Isaiah 44
Haydock Catholic Bible Commentary
Stock. I will give fresh life to my people, as to the figure of Christ's Church.

Israel. They shall no longer be ashamed of being called Israelites or Christians.

Witnesses. The history of the true religion is its best proof, chap. xliii. 9, 10. --- Known. Ruled, consequently no other can be truly God. (Calmet) --- Idolaters are foolish, trusting in those who cannot announce future events. (Worthington)

Ashamed of the origin and imbecility of their idols. (Calmet) --- All this may be turned against heretics, who worship their own fictions; which the Church never does. (St. Jerome) (Worthington)

File. Hebrew mahatsad, (Haydock; Jeremias x. 3.) "to make an ax, with," &c. This is the remote cause of the idol.

Man. To be styled afterwards a god. (Calmet) --- Maluit esse deum. (Horace i. ser. 8.)

Covered. Septuagint, "darkened." Are Catholics in the same predicament? (Chap. xl. 18.) (Haydock)

Lie. Can I assert in conscience that it is a god?

Return from captivity, (Calmet) and from their former errors, Matthew xi. 26. (Haydock)

Mad. That people may be no longer deluded.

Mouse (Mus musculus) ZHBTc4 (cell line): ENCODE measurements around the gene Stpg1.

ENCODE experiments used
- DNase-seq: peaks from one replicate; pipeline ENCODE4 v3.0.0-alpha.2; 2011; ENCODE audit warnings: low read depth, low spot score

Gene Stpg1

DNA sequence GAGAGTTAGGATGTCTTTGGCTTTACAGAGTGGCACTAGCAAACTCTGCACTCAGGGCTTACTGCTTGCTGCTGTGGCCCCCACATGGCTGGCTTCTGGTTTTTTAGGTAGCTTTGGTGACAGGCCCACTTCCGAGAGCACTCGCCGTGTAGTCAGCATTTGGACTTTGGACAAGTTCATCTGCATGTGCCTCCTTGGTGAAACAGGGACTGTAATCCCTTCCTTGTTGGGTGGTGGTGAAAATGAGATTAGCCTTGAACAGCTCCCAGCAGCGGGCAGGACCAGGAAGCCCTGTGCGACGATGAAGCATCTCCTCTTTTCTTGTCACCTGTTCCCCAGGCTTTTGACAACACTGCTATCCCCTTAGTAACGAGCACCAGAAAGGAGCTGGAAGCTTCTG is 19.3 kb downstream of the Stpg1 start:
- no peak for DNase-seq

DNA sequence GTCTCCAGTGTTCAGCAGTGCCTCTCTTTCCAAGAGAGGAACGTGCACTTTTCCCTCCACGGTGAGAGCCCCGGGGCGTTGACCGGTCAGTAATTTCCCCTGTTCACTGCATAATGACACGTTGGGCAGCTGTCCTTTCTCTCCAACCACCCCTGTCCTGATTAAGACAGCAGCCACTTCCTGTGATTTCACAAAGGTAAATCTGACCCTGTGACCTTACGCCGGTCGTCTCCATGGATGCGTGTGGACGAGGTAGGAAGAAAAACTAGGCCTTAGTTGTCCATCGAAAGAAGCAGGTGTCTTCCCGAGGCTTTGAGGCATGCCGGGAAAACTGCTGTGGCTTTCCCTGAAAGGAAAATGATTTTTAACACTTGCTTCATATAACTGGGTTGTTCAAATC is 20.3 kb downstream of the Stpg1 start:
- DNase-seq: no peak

Servant. The prophets and Jesus Christ, whose works never fail, Matthew xxiv. 35. (Calmet) --- In all this prediction of the Church, Isaias alludes to Jerusalem destroyed, and afterwards rebuilt. (Worthington)

Deep. Babylon, situated amid waters, chap. xxi. 1. (Calmet) --- Rivers, as Cyrus did. (Herodotus i. 191.)


Cyrus. This was spoken 110 years before his birth, which shews the prescience and power of God, so as not to injure free-will. The parents of Cyrus could not give him this name to fulfill the prediction, as they knew nothing of it. Amon was apprised that a person called Josias would overturn idolatry; but he had no reason to suppose that it would be his son, 1 Kings xiii. 2. --- My shepherd. Chaldean, "that he shall reign." This was shewn by the Jews to Cyrus, on which account, (Calmet) he gave them leave to return, &c. (Josephus, [Antiquities?] xi. 1.) --- The title of shepherd is given to Agamemnon by Homer, and it denotes a good prince, such as historians represent Cyrus to have been. He observed that kings and shepherds had the like duties to perform; (Xenophon viii.) and after his death he was bewailed as a "father." (Herodotus iii. 89.) --- At first he did not bear the name of Cyrus, (Herodotus i. 113.) which in the Persian language means "the sun." (Ctesias.) (Plut.[Plutarch?])

Haydock Catholic Bible Commentary

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